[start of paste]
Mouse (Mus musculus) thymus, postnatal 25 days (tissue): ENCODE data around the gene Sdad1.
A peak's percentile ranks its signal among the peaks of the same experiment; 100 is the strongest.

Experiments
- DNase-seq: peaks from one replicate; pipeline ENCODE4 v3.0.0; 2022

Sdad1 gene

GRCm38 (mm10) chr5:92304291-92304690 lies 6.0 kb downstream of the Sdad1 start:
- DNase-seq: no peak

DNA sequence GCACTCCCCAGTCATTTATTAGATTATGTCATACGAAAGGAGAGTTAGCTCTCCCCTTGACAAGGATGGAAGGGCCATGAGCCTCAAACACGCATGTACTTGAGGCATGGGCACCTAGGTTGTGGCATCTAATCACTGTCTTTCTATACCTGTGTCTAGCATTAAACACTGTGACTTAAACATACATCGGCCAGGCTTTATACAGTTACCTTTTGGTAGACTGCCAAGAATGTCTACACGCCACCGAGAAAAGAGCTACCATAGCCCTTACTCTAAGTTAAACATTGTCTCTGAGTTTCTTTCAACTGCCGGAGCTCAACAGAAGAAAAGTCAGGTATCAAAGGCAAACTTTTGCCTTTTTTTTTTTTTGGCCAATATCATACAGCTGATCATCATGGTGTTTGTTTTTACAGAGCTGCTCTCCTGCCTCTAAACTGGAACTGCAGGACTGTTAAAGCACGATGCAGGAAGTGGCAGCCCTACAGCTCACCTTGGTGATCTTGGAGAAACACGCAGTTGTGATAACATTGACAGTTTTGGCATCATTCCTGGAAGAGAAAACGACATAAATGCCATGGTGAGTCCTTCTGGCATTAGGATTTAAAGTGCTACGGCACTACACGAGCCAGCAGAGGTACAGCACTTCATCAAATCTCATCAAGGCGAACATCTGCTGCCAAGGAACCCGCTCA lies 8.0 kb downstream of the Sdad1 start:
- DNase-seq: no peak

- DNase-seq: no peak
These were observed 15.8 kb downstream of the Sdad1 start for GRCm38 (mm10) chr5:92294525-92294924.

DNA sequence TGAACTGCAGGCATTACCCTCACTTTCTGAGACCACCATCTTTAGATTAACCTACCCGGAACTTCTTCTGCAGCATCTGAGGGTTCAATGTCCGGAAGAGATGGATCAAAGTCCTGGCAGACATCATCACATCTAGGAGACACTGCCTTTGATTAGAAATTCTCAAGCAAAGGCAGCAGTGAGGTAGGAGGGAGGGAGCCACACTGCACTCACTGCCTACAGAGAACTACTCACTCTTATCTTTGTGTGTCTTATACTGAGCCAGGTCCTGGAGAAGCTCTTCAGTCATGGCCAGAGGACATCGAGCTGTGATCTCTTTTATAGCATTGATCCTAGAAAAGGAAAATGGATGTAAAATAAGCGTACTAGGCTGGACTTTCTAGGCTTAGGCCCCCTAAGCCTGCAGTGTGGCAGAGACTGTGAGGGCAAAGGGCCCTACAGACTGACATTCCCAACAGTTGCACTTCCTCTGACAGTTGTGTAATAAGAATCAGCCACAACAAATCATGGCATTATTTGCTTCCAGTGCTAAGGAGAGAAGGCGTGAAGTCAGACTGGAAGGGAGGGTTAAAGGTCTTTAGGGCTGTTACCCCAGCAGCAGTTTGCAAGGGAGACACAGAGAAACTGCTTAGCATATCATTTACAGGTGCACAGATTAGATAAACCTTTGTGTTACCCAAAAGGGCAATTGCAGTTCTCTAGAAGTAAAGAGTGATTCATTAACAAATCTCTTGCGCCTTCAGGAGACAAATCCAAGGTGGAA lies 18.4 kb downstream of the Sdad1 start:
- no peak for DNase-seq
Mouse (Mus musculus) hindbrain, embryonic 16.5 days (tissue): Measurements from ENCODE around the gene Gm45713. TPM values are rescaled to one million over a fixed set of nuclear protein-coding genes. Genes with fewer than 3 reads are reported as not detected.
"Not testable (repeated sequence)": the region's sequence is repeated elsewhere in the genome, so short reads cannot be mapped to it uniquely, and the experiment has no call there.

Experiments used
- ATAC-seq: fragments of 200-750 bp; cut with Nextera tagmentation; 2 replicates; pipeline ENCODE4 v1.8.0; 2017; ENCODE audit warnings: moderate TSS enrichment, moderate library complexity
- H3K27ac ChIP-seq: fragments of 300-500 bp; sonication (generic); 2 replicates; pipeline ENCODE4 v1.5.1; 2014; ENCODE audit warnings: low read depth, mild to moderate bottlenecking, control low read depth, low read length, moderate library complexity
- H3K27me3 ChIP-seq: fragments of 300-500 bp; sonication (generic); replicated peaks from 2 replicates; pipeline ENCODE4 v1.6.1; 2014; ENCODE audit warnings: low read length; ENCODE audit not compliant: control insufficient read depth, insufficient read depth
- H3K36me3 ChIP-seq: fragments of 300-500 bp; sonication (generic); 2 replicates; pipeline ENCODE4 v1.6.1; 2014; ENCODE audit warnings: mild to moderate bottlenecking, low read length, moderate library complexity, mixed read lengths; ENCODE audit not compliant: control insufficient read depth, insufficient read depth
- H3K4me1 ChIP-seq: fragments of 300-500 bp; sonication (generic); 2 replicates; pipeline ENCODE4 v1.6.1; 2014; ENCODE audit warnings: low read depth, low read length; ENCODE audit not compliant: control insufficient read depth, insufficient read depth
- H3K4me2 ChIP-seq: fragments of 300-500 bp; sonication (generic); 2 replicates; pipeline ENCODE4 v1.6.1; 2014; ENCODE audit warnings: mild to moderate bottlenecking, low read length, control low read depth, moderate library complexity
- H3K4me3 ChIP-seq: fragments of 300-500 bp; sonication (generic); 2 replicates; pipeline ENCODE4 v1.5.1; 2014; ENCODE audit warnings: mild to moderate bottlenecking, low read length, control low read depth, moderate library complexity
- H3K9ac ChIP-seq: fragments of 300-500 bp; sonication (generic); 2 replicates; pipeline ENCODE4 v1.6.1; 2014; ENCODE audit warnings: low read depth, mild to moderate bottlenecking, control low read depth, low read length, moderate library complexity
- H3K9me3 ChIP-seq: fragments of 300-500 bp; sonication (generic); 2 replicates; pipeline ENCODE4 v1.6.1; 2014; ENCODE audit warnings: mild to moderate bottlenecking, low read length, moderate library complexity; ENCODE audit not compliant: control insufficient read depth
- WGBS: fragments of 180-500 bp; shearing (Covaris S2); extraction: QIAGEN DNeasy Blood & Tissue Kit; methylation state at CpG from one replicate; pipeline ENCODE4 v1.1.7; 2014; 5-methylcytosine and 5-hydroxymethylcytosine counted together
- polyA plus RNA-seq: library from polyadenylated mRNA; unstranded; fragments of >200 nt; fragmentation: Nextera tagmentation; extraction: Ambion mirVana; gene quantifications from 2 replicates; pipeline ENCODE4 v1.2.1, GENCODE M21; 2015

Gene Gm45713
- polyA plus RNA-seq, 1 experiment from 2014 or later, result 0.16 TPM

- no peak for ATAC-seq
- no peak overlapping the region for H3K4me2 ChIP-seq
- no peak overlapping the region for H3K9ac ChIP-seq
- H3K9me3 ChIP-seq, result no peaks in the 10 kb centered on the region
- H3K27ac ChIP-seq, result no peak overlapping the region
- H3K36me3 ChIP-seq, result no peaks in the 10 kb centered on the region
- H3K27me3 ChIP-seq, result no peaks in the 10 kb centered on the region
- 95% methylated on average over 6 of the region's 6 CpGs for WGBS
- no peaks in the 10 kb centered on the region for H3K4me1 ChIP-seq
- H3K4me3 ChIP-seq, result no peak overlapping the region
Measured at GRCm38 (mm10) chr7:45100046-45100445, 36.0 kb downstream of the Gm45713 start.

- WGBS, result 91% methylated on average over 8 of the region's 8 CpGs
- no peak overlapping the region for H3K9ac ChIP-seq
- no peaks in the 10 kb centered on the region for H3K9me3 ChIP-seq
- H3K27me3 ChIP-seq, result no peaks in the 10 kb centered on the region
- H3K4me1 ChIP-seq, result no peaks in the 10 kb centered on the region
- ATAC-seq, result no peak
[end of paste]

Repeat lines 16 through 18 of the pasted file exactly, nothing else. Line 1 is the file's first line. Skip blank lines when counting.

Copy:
Experiments used
- ATAC-seq: fragments of 200-750 bp; cut with Nextera tagmentation; 2 replicates; pipeline ENCODE4 v1.8.0; 2017; ENCODE audit warnings: moderate TSS enrichment, moderate library complexity
- H3K27ac ChIP-seq: fragments of 300-500 bp; sonication (generic); 2 replicates; pipeline ENCODE4 v1.5.1; 2014; ENCODE audit warnings: low read depth, mild to moderate bottlenecking, control low read depth, low read length, moderate library complexity